HTML and CSS Reference
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The paragraphs then fade in and out over 10 seconds. The fade-in uses
the timing function ease-in (start slow and finish fast), and the fade-out
uses ease-out so the disappearing paragraph begins to fade out as
quickly as possible, giving immediate feedback to the user:
section { position: relative; }
p {
opacity: 0;
position: absolute;
transition-duration: 10s;
transition-timing-function: ease-out;
p:target {
opacity: 1;
transition-timing-function: ease-in;
See the full source code in ch09/transitions-6.html.
Transition property
So far, the examples have implicitly chosen which properties they will
apply to by only listing the changed ones in the transition state. Every
property has therefore been subject to the same duration and timing
function. But it's possible to apply multiple transitions to the same ele-
ment, with each one affecting a different property.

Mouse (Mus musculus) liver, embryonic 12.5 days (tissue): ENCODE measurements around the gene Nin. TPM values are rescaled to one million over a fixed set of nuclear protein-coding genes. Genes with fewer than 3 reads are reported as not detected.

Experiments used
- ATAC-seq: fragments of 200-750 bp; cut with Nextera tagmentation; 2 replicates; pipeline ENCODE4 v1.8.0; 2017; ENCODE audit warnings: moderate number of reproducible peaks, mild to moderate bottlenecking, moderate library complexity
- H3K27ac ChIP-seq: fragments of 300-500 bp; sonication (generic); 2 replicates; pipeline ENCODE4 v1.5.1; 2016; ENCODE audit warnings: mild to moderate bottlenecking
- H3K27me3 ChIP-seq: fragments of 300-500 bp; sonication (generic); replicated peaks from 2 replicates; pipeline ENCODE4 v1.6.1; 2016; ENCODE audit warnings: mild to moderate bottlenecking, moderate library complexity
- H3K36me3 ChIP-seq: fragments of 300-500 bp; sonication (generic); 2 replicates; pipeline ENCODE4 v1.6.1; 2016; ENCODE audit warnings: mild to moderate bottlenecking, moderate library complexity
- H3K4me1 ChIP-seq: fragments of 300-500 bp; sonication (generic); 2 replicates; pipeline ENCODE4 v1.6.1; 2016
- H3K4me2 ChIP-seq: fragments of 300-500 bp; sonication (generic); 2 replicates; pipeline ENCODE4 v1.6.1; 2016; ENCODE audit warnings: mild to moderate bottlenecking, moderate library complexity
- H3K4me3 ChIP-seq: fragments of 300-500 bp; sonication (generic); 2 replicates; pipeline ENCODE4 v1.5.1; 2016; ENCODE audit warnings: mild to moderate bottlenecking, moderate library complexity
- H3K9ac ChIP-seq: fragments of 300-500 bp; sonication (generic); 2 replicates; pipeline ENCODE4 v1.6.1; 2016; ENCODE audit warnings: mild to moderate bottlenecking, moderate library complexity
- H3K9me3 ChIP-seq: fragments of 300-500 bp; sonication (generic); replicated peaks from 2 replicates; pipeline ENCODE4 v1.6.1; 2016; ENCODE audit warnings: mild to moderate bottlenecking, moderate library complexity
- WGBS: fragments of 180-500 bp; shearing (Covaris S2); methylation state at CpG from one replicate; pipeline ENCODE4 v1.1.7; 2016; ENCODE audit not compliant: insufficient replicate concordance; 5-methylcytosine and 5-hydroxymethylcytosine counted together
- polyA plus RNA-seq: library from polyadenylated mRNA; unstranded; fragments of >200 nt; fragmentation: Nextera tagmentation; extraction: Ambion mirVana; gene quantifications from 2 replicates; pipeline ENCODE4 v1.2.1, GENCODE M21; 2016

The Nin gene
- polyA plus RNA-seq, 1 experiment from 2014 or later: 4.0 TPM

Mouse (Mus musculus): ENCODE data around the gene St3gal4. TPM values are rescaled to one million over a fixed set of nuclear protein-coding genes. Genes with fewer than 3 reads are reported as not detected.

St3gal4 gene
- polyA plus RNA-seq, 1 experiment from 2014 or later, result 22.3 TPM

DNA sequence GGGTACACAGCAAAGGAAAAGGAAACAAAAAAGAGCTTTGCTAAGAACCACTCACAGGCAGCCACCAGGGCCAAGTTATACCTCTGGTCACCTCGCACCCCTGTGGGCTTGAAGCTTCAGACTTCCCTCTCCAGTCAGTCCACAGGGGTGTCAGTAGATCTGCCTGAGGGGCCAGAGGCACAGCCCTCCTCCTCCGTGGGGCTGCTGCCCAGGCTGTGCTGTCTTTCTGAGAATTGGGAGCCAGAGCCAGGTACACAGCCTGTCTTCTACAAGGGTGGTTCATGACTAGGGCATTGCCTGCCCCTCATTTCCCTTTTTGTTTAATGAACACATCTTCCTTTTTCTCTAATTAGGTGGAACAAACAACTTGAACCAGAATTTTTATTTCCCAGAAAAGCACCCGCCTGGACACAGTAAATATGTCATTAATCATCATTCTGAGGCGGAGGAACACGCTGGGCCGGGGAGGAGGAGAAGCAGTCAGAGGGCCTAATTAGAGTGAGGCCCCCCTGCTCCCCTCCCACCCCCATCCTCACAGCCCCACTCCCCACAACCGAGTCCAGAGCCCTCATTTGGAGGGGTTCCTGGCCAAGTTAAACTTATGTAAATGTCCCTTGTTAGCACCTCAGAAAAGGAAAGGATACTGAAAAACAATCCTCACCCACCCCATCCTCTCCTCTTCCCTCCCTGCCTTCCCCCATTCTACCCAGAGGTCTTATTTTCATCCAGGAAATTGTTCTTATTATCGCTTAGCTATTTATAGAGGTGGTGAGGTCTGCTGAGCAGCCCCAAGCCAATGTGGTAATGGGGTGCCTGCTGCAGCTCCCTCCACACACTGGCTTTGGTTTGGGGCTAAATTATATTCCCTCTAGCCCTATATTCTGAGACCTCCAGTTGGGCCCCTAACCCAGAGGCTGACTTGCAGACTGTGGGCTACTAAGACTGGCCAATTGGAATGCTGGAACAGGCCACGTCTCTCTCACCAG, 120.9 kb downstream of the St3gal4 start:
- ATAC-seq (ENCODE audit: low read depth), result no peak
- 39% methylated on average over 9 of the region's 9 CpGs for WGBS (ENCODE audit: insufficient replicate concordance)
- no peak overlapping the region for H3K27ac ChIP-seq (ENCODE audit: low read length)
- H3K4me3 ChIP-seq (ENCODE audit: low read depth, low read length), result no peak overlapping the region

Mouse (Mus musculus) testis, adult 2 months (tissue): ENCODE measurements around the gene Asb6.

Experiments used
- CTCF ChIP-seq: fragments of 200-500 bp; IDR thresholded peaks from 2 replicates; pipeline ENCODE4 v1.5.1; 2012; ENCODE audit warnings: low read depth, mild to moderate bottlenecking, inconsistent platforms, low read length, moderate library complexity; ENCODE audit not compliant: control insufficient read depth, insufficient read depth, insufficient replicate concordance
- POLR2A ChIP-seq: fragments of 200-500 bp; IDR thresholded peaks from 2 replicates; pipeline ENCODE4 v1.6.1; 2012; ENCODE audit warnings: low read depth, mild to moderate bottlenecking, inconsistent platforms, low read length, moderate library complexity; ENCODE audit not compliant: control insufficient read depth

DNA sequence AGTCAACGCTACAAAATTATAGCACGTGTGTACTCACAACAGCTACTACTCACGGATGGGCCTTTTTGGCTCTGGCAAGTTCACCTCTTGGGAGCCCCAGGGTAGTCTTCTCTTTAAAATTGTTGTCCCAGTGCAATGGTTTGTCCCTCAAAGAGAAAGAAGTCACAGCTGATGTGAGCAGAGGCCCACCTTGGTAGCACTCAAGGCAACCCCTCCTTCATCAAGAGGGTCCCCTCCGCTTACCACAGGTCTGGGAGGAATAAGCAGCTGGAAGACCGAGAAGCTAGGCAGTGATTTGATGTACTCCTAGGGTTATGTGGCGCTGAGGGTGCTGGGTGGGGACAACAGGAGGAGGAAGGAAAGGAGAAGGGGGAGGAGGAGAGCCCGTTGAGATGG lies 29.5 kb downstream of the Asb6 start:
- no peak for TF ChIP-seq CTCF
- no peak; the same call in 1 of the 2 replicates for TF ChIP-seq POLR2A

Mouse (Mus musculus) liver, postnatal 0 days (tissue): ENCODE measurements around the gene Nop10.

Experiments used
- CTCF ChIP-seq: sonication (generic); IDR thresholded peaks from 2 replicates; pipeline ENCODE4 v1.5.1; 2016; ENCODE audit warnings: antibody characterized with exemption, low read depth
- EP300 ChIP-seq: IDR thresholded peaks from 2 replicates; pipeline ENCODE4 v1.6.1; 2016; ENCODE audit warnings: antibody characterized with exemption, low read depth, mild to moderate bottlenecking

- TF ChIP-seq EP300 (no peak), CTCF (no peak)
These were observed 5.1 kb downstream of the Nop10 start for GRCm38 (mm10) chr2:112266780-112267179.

In this section, you'll take advantage of the fact that all the transition
properties accept multiple properties in a comma-separated list. You
can declare two transition durations, one of 10 seconds and one of 20,
like this:
transition-duration: 10s, 20s;
Then, if you declare transition-property like this
transition-property: top, transform;
the transition of the top property will take 10 seconds, and the transi-
tion of the transform property will take 20 seconds. The next example
compares two elements with the same transition duration but different
transition properties.
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